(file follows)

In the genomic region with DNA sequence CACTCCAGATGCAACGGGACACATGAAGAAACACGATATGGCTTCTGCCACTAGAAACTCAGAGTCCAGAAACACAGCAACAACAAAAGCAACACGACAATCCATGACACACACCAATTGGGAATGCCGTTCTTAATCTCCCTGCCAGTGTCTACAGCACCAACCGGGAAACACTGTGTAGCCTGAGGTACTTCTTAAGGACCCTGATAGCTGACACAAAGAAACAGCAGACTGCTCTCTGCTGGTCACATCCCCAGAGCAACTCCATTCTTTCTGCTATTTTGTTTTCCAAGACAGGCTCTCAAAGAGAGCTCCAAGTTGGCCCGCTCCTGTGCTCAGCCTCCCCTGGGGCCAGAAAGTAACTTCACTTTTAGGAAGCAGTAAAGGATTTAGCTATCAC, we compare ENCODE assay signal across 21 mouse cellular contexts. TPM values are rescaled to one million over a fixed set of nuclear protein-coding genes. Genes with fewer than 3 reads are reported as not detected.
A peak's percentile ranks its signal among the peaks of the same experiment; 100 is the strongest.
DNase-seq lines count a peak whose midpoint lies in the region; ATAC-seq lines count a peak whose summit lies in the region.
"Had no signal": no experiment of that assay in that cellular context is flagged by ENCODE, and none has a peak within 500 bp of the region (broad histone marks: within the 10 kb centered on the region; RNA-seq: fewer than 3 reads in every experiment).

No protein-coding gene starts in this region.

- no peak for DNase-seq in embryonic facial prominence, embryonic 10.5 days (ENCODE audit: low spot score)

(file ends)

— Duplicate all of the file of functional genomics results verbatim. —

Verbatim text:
In the genomic region with DNA sequence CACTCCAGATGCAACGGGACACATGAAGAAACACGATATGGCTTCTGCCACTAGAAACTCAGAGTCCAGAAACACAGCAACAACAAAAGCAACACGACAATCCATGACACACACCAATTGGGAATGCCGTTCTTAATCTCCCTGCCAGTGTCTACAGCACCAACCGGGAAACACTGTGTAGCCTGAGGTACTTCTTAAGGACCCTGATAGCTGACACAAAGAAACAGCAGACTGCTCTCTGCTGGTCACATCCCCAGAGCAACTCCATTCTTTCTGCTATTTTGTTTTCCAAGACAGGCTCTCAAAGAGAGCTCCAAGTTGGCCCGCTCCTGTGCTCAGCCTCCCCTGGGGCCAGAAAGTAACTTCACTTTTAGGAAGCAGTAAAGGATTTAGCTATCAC, we compare ENCODE assay signal across 21 mouse cellular contexts. TPM values are rescaled to one million over a fixed set of nuclear protein-coding genes. Genes with fewer than 3 reads are reported as not detected.
A peak's percentile ranks its signal among the peaks of the same experiment; 100 is the strongest.
DNase-seq lines count a peak whose midpoint lies in the region; ATAC-seq lines count a peak whose summit lies in the region.
"Had no signal": no experiment of that assay in that cellular context is flagged by ENCODE, and none has a peak within 500 bp of the region (broad histone marks: within the 10 kb centered on the region; RNA-seq: fewer than 3 reads in every experiment).

No protein-coding gene starts in this region.

- no peak for DNase-seq in embryonic facial prominence, embryonic 10.5 days (ENCODE audit: low spot score)